“I hope to continue being involved in research and pursue graduate studies in the future. I strongly believe that CGI U provides invaluable support to continue pursuing my Commitment to Action, and I hope to remain involved in research and potentially begin an entrepreneurial endeavor with CGI U’s support,” said Adivarahan.
Agrawal, a sophomore innovation and society major in the Barrett online program, lives in Gurgaon, near Delhi in India. She said she has seen the effects of air pollution firsthand in the illnesses of family members and her own health struggles and that is why she chose to focus on improving indoor air quality.
“I used to live in Dubai. Now I live in India, near Delhi. I’m in one of the most polluted cities in the world in terms of air pollution,” she said. “New research shows that indoor air pollution levels are just as threatening, if not worse, as outdoor conditions. By comparing existing interventions in Dubai and Delhi, I will create novel solutions,” such as the use of indoor plants and air-cleaning devices, Agrawal said in her Commitment to Action.
Agrawal, who took four flights to get from India to Nashville for the CGI U annual meeting, said the trip was well worth the effort.
In addition to having access to mentors for consultation, “one of the best parts of the conference was being around lots of people who said ‘Yes, you are a young person, but you can make an impact. You know more than you think. Do things, try things, leverage technology and social media. We’re here to help,’” she said.
“To have someone really listen to what you’re saying, take your ideas seriously and believe you’re going to implement them and then give you advice is really empowering. What I’ve gotten out of CGI U so far is other like-minded people who want to help you achieve your goals.”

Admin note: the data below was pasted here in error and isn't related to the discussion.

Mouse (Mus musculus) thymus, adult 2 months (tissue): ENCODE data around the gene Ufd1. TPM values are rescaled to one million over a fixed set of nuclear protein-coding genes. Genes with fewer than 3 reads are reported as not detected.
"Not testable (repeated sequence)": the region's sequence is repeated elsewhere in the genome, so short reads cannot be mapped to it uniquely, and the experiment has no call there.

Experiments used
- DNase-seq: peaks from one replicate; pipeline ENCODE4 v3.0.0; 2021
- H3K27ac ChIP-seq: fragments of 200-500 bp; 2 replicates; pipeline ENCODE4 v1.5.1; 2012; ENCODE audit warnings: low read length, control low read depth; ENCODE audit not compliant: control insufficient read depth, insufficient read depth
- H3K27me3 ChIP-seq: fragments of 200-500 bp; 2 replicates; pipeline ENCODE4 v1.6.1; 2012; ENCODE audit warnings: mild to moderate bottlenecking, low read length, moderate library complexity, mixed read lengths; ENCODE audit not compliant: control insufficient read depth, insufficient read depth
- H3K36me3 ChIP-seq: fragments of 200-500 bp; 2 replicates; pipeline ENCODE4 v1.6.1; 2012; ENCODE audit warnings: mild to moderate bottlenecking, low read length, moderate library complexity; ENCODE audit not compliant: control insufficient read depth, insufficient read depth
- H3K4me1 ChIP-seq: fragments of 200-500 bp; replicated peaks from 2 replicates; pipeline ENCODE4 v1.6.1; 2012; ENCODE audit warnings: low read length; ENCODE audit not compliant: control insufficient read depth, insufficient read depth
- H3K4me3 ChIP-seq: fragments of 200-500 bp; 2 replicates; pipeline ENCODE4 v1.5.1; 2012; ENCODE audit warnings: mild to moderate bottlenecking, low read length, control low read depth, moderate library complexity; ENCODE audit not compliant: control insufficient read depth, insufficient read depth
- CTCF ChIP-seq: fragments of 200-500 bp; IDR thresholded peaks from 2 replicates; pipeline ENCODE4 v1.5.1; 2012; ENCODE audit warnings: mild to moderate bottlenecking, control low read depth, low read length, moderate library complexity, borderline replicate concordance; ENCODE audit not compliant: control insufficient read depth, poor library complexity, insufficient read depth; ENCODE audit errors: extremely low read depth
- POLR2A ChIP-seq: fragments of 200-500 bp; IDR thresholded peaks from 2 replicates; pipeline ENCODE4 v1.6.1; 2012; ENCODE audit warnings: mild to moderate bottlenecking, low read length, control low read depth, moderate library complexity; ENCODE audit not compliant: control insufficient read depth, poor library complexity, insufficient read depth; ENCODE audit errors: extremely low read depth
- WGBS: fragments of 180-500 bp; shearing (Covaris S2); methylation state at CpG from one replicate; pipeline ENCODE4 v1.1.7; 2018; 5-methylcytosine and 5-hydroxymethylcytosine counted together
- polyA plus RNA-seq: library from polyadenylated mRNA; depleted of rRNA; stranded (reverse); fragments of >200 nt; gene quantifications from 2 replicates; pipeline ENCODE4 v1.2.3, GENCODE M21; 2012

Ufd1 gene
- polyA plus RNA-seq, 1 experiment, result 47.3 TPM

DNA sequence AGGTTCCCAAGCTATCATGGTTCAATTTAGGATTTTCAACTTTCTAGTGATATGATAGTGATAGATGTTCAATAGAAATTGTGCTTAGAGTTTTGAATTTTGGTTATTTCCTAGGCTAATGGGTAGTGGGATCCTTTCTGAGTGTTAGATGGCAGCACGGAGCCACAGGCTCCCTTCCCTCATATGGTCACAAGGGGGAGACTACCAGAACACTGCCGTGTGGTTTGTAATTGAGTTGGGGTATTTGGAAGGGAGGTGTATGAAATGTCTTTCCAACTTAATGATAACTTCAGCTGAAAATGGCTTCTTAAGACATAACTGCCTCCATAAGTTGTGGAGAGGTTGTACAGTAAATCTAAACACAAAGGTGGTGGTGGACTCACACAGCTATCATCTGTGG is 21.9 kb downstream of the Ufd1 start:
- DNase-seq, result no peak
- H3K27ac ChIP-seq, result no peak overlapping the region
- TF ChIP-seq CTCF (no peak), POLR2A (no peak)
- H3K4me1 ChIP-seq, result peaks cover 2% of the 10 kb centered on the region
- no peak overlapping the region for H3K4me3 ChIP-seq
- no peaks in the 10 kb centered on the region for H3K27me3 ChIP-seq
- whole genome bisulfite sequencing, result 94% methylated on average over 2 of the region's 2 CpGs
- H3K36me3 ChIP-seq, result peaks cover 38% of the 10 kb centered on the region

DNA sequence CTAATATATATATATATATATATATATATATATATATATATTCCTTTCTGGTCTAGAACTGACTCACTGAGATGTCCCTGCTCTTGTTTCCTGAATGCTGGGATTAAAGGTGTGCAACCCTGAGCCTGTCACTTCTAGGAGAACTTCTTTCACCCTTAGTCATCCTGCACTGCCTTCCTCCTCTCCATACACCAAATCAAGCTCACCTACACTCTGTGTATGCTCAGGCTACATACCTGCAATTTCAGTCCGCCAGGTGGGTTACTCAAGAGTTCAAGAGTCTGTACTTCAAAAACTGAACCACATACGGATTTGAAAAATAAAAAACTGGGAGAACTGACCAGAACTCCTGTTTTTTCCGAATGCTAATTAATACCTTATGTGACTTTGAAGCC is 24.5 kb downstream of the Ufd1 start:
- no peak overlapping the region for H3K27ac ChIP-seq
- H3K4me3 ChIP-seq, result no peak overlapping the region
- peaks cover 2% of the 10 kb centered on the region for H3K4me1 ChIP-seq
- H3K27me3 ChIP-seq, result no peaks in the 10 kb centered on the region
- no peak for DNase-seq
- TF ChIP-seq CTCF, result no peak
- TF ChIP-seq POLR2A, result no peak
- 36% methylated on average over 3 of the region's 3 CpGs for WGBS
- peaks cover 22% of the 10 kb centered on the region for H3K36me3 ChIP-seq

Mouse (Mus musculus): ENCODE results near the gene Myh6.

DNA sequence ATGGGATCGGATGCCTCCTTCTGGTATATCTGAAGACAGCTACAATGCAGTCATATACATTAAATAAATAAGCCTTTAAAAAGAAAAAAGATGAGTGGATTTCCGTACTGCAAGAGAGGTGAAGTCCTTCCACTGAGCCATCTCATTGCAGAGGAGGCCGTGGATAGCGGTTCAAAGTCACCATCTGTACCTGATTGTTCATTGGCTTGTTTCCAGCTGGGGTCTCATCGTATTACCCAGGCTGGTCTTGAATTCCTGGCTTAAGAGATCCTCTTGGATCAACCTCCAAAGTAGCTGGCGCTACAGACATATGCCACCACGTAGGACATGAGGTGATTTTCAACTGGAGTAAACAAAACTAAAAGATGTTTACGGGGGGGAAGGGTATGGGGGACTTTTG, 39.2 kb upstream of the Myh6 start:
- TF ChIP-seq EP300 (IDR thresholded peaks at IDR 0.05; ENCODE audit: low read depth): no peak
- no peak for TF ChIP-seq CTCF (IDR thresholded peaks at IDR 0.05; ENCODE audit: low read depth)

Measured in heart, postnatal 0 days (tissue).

Through her Commitment to Action, Kelly, a global studies major, proposes ways to use artificial intelligence at ASU to improve administrative efficiency, analyze data for safety and create personalized learning experiences, helping ASU better achieve its goal of individual student success.
“As the student body vice president of policy for Undergraduate Student Government at ASU, I act as a liaison between students and the Arizona Board of Regents. I have noticed that students have concerns about campus safety, specialized education and academic growth opportunities. In my opinion, AI can address these concerns and provide value to students at ASU,” Kelly said in her Commitment to Action.
Richards, a senior innovation and society major in the Barrett online program, said her Commitment to Action grew out of a trip she took as a Gilman Scholar to Antarctica through the ASU College of Global Futures last winter.
She was inspired by her trip to develop the Living Earth Initiative, a nonprofit organization to provide study abroad experiences for underserved high school seniors with an interest in science and sustainability.
“We want to put them in storytelling environments that show firsthand that climate change is real and that we need environmental stewards and ambassadors. We will do that by putting them in these vulnerable environments that are the most incredible places on the planet,” said Richards, who lives in Tampa.
Richards officially launched the Living Earth Initiative, a partnership with Albatros Expeditions, at this year’s CGI U annual meeting in Nashville.